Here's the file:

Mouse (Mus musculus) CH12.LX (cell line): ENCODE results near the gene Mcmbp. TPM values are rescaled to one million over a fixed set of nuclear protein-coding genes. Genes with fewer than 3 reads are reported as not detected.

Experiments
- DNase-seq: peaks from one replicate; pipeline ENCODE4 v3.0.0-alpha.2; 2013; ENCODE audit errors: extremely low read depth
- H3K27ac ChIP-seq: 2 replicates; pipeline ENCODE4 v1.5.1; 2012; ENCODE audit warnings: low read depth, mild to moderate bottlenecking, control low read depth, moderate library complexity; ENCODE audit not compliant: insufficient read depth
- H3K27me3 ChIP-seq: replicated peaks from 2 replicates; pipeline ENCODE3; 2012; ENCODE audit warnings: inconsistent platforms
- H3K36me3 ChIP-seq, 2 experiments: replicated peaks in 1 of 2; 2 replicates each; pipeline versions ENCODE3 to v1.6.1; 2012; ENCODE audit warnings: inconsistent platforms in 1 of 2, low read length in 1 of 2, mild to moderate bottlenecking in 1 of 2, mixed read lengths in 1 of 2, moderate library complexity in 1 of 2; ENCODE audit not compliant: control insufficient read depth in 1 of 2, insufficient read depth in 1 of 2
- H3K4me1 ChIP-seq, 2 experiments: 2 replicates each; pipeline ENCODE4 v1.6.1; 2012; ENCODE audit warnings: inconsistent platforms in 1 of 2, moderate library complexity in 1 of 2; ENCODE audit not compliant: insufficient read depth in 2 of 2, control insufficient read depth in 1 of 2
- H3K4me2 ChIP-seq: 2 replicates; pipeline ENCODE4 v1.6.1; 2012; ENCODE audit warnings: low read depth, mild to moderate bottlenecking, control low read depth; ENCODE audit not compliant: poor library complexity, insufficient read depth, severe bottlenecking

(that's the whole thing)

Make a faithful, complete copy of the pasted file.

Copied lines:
Mouse (Mus musculus) CH12.LX (cell line): ENCODE results near the gene Mcmbp. TPM values are rescaled to one million over a fixed set of nuclear protein-coding genes. Genes with fewer than 3 reads are reported as not detected.

Experiments
- DNase-seq: peaks from one replicate; pipeline ENCODE4 v3.0.0-alpha.2; 2013; ENCODE audit errors: extremely low read depth
- H3K27ac ChIP-seq: 2 replicates; pipeline ENCODE4 v1.5.1; 2012; ENCODE audit warnings: low read depth, mild to moderate bottlenecking, control low read depth, moderate library complexity; ENCODE audit not compliant: insufficient read depth
- H3K27me3 ChIP-seq: replicated peaks from 2 replicates; pipeline ENCODE3; 2012; ENCODE audit warnings: inconsistent platforms
- H3K36me3 ChIP-seq, 2 experiments: replicated peaks in 1 of 2; 2 replicates each; pipeline versions ENCODE3 to v1.6.1; 2012; ENCODE audit warnings: inconsistent platforms in 1 of 2, low read length in 1 of 2, mild to moderate bottlenecking in 1 of 2, mixed read lengths in 1 of 2, moderate library complexity in 1 of 2; ENCODE audit not compliant: control insufficient read depth in 1 of 2, insufficient read depth in 1 of 2
- H3K4me1 ChIP-seq, 2 experiments: 2 replicates each; pipeline ENCODE4 v1.6.1; 2012; ENCODE audit warnings: inconsistent platforms in 1 of 2, moderate library complexity in 1 of 2; ENCODE audit not compliant: insufficient read depth in 2 of 2, control insufficient read depth in 1 of 2
- H3K4me2 ChIP-seq: 2 replicates; pipeline ENCODE4 v1.6.1; 2012; ENCODE audit warnings: low read depth, mild to moderate bottlenecking, control low read depth; ENCODE audit not compliant: poor library complexity, insufficient read depth, severe bottlenecking